June 18, 2004  




Old Equations Tell New Stories

By Davide Castelvecchi

Future experiments at the Large Hadron Collider (LHC), at the Tevatron and at the Linear Collider will hunt for the elusive particles that could exist beyond the Standard Model. Finding new particles amidst the barrage of old ones produced by any collision may require calculating Standard Model predictions with unprecedented precision. A recent paper by Charalampos ‘Babis’ Anastasiou and Lance Dixon (both of THP) and their colleagues introduces a method to make such predictions with a previously inaccessible level of accuracy.

Production of Z bosons at the LHC, at three different orders of approximation. The bands represent the chance that a particle shoots out at a given angle. (Graphic by Lance Dixon)

In the paper, soon to appear in Physical Review D, the researchers also applied their method to a special case, the copious W and Z particles that will come out of strong-force interactions at the LHC, plotting curves that predict how such particles will disperse inside the detector.

“You can’t make experiments that only produce new physics,” Dixon points out.

“The data you are looking for,” he says, “could be masked or mimicked by Standard Model particles. In many cases, to pin down the new physics you have to figure out what the Standard Model background is going to be.” That’s not easy.

If nature were a chess game, Richard Feynman used to say, the fundamental laws of physics would be the rules for how pieces are allowed to move.

And just as knowing the rules doesn’t make you a grandmaster chess player, knowing the basic equations of physics—as encoded in the Standard Model—is not enough by itself to know what those equations actually predict.

Making predictions on the strongforce is notoriously hard, and gets increasingly harder if one tries to improve the level of accuracy. Known as order of approximation, these predictions quickly lead to impossibly complex calculations. Until now, the complete curves for any particles produced by hadron colliders were known only ‘in first approximation,’ known as leading order, and at the ‘first step up’, or next-to-leading order. Dixon’s team carried out the first calculation at the next level, known as next-to-next-to-leading order, or NNLO.

The NNLO involves enormous numbers of challenging mathematical formulas, which correspond to the many possible strong-force interactions, or Feynman diagrams. Brute-force calculations would be too complex even for advanced computing farms such as SLAC’s, so physicists have had come up with clever shortcuts.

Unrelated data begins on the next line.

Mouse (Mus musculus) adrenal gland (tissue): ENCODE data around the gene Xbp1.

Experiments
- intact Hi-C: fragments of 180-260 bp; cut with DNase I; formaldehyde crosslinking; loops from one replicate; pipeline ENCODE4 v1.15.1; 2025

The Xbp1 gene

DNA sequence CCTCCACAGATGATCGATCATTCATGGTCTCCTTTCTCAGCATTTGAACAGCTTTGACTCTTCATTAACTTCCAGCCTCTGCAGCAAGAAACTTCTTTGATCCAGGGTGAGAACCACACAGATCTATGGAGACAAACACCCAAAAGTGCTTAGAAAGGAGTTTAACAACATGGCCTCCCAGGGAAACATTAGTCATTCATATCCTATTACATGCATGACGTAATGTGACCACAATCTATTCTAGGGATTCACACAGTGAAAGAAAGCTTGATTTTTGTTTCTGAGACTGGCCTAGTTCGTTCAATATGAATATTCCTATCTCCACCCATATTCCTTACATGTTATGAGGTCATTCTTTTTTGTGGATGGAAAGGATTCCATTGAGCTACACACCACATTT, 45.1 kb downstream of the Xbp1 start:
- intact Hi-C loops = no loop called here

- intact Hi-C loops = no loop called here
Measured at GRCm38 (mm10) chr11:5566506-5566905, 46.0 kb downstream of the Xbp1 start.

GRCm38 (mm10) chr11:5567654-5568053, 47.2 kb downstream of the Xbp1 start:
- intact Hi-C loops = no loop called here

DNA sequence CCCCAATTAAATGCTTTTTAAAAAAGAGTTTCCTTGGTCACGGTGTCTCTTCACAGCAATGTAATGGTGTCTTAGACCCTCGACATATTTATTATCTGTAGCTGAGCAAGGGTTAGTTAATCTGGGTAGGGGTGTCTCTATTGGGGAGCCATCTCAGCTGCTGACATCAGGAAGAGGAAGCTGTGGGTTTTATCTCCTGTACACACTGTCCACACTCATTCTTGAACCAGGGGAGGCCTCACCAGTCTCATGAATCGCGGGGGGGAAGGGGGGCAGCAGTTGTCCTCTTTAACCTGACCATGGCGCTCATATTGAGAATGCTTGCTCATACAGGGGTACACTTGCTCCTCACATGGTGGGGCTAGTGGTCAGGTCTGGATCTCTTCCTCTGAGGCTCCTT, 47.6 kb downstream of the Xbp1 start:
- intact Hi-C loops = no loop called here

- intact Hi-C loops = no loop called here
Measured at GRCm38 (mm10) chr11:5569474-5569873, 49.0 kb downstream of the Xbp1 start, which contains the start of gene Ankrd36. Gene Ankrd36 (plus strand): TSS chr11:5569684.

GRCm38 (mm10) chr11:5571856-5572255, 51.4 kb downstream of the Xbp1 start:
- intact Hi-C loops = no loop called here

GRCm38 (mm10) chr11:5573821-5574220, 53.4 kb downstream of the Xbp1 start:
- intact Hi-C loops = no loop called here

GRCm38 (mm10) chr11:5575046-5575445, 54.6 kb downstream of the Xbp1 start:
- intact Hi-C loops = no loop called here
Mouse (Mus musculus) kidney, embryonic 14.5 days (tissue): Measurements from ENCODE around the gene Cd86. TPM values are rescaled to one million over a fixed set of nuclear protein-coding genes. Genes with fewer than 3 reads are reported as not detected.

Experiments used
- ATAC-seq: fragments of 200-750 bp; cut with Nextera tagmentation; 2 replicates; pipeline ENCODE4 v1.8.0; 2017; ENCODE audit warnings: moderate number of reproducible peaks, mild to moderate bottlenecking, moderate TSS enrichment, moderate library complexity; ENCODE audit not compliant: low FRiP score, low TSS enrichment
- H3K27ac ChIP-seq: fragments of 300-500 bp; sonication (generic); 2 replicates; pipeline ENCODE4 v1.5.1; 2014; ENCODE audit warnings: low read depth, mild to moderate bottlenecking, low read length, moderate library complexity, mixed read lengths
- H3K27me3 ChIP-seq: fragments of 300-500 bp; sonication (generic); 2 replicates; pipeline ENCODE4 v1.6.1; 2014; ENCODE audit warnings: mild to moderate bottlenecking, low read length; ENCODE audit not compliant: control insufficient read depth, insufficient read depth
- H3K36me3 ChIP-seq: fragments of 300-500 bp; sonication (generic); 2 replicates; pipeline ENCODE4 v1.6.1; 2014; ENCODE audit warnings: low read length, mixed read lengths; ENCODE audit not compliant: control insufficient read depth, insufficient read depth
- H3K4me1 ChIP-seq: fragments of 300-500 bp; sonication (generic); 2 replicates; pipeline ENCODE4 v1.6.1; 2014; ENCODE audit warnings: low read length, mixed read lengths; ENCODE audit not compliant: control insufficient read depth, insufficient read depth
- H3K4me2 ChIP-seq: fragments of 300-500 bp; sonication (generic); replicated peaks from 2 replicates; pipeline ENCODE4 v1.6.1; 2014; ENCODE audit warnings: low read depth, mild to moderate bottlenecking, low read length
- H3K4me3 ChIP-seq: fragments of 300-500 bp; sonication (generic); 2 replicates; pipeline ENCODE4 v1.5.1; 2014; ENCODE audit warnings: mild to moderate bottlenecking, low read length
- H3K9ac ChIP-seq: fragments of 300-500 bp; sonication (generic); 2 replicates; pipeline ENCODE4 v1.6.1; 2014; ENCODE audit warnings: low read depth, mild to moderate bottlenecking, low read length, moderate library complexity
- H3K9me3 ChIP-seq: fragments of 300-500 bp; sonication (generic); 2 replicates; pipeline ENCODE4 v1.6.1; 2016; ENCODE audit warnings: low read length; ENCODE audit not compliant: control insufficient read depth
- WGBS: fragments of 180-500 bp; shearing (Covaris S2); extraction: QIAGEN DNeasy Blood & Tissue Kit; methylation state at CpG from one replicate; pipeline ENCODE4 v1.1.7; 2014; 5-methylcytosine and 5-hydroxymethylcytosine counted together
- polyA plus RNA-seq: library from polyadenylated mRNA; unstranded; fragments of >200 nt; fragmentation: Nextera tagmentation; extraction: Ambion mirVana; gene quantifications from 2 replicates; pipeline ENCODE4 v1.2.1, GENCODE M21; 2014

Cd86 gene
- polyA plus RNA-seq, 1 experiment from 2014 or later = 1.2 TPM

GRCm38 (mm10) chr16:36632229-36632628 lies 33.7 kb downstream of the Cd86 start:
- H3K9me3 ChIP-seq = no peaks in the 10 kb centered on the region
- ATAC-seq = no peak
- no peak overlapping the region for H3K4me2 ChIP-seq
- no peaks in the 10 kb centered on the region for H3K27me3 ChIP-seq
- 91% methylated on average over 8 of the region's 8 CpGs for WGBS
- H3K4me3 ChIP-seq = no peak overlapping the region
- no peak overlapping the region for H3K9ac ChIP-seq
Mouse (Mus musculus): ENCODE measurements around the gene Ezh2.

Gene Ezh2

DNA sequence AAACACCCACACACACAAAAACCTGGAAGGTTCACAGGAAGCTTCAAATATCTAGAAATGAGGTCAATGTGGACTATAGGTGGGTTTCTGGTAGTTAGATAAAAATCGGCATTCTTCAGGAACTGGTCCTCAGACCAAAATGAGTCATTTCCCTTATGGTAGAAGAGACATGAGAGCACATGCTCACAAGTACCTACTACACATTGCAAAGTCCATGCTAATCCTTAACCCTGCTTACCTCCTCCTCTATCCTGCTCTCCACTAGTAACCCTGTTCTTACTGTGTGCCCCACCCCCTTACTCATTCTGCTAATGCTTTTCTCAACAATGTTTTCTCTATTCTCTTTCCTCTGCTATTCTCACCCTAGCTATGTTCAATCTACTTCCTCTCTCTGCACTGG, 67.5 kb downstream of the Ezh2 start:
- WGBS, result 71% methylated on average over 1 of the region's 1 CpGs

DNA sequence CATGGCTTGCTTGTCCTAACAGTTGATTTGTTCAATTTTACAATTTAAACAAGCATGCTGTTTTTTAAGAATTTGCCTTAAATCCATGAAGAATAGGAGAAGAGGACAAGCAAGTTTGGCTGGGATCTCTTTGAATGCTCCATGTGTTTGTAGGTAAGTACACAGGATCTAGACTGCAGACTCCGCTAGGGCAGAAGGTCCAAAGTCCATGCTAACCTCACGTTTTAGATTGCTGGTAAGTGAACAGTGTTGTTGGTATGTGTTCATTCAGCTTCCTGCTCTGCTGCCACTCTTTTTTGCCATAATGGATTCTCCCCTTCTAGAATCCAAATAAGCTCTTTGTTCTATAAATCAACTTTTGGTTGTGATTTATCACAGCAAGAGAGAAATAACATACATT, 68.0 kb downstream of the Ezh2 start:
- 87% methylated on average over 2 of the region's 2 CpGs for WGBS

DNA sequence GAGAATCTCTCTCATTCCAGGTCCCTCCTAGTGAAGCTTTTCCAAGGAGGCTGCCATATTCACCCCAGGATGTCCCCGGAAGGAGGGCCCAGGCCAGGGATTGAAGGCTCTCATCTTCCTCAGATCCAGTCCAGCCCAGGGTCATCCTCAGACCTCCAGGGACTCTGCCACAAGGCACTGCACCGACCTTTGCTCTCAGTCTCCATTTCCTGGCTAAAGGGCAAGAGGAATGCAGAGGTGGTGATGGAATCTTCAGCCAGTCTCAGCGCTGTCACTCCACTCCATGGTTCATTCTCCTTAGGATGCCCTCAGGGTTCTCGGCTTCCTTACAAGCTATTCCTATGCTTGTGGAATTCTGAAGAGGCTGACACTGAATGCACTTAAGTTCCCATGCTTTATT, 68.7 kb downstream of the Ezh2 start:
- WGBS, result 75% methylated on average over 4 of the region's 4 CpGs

The method employed in the new paper was first introduced by Laporta in 2000, building on earlier work by Chetyrkin and Tkachov and others. Laporta’s technique uses algebra to reduce the calculation to a manageable number of formulas.

Calculating the NNLO still required solving between 10,000 and a million interdependent equations. Dixon’s team devised several methods to reduce the amount of calculations by a factor of 1,000. The results were better than expected.

To estimate the reliability of their curves, the physicists repeated the calculation wiggling certain parameters, and they plotted bands that represented how the curves changed in the process. The bands came out surprisingly thin, meaning that the results were quite reliable, with less than one percent error. “We were pretty shocked when the bands came out so thin,” Dixon says.

“Calculations at the NNLO level are truly daunting,” comments Michael Peskin (THP). “This is a major piece of work.”

Dixon and his team are making their software publicly available, and hope that other researchers will find it a valuable tool. Dixon himself plans to use it in future projects. “The need to do this basic, not very flashy theoretical work is not always recognized. But there are many more types of NNLO calculations that can be done over the next few years,” he says.

NNLO predictions are precise enough for practical purposes – but how about going to the NNNLO? “That would be almost total insanity,” Dixon says. “But maybe it can be done.”


The Stanford Linear Accelerator Center is managed by Stanford University for the US Department of Energy

Last update Tuesday June 15, 2004 by Emily Ball